NEW YORK, SEPT. 29 -- Bond prices dropped sharply today, hammered by persistent concern about a wave of new government issues flooding the market.
The stock market, buoyed initially by a strong dollar, succumbed instead to worries about the bond market's persistent weakness. The Dow Jones average of 30 industrials closed down 10.93 at 2590.57.
The Treasury's closely watched 30-year issue tumbled 1 5/16 point, or about $13 per every $1,000 in face value. That catapulted its yield, which moves inversely to its price, from 9.66 percent late Monday to 9.82 percent -- the highest level since late 1985, according to analysts.
Corporate and municipal bonds declined 5/8 point to 3/4 point.
"Everyone's staying away from this market," said Mitchell Held, chief financial economist for investment firm Smith Barney, Harris Upham & Co. "It looks cheap now, but it could get cheaper."
"The weakness in the bond market was the key to the whole day," said Larry Wachtel, analyst at Prudential-Bache Securities. "Stocks floundered through most of the day, not showing much pizzazz, and when you flounder all day, you go south in the last hour."
Investors continued to question whether the market could handle the onslaught of new bonds and notes to be offered as a result of President Reagan signing a bill this afternoon raising the national debt limit, analysts said.
The government last week postponed the sale of $12.8 billion of three- and six-month bills and $23.25 billion of "mini-refunding" notes. In addition, another $12.8 billion of three- and six-month notes and $9.25 billion of one-year bills are scheduled to be auctioned later this week.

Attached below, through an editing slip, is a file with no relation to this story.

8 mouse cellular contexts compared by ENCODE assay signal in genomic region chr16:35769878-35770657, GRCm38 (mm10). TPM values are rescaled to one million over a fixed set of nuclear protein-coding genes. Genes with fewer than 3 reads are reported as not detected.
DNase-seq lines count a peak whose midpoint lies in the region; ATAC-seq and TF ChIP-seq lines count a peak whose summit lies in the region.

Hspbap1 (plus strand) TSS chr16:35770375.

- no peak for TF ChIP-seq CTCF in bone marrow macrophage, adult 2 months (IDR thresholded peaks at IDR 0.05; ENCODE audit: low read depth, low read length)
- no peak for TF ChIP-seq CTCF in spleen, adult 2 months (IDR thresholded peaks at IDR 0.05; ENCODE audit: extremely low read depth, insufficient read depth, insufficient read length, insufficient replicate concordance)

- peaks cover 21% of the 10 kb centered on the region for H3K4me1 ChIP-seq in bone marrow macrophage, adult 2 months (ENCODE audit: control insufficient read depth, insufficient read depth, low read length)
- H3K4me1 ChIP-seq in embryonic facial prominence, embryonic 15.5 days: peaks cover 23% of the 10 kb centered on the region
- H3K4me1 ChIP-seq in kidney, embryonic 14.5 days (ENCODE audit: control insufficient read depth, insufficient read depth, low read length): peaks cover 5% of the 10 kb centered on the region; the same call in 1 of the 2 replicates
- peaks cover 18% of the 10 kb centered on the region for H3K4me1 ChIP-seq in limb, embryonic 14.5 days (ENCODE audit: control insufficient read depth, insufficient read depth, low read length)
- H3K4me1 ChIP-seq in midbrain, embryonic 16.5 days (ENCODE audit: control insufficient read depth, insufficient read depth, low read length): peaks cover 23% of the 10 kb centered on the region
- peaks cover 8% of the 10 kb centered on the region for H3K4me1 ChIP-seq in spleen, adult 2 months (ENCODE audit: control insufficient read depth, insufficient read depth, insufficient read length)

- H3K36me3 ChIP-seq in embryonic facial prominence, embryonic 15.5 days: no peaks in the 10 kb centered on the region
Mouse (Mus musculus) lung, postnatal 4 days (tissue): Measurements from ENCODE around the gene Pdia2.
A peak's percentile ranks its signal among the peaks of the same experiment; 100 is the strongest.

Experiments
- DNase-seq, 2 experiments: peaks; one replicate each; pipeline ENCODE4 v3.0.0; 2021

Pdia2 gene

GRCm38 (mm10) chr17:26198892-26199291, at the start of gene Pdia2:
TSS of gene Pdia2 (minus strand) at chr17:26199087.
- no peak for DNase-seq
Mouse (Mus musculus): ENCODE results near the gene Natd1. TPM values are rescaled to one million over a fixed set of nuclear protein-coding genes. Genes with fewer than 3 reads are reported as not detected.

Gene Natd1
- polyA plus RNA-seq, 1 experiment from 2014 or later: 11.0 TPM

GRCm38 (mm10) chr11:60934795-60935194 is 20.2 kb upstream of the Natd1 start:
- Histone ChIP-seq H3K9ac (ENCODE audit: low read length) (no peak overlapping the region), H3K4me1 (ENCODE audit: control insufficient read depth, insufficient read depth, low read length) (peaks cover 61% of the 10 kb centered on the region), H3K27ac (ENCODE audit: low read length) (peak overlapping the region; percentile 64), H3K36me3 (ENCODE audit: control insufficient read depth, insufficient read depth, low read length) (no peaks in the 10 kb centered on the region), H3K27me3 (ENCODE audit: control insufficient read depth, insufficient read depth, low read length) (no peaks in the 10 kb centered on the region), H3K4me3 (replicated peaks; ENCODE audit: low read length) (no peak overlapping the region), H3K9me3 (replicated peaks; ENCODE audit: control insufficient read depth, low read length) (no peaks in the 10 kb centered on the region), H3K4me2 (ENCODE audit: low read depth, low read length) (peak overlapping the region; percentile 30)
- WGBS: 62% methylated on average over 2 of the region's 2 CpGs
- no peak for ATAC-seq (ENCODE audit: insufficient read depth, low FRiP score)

Analysts say it will be difficult to absorb these new issues without a further rise in interest rates.
At today's auction of two-year Treasury notes, yields rose to the highest level in nearly two years. The average yield on the notes was 8.57 percent, up sharply from 7.86 percent at the last comparable auction on Aug. 26.
The dollar rose sharply against the major foreign currencies as a bullish sentiment returned to trading floors.
In Tokyo, the dollar rose 1.83 Japanese yen to close at 146.05 yen, its highest since Aug. 18 and its biggest single-day rise since June 17. Later, in London, it rose further to 146.15 yen and, in New York, the dollar rose to 146.565 yen from 144.38 yen late Monday.
On the New York Stock Exchange, declining issues outnumbered advances by about 3-2.
On Monday, the Dow industrial average climbed 31.33 points to 2601.50.
Salomon Inc. jumped 2 1/8 to 36 7/8 in active trading today. Revlon Chairman Ronald O. Perelman offered to buy the same 12 percent stake in Salomon that Nebraska investor Warren Buffett already has agreed to purchase.
Dayton Hudson rose 1 1/2 to 59 3/4 after Dart Group raised its bid to acquire Dayton Hudson to $6.62 billion, or $68 per share.
Among actively traded blue chips: IBM was down 2 1/4 to 150 1/2; AT&T was down 1/8 at 34 3/8; American Express was up 7/8 to 35 5/8, and Exxon was unchanged at 49 1/4.
Ford fell 2 1/2 to 95 7/8 following the death of Henry Ford II, grandson of Ford's founder and a former chairman of the automaker.
Big Board volume fell to 173.53 million shares from 188.07 million shares in the previous session. The NYSE index fell 0.68 to 180.06.
Nationwide turnover in NYSE-listed issues, including trades in those stocks on regional exchanges and in the over-the-counter market, totaled 201.22 million shares.
Standard & Poor's index of 400 industrials fell 2.01 to 375.83, and S&P's 500-stock composite index was off 1.51 to 321.69. At the American Stock Exchange, the market value index was off 1.87 to 355.04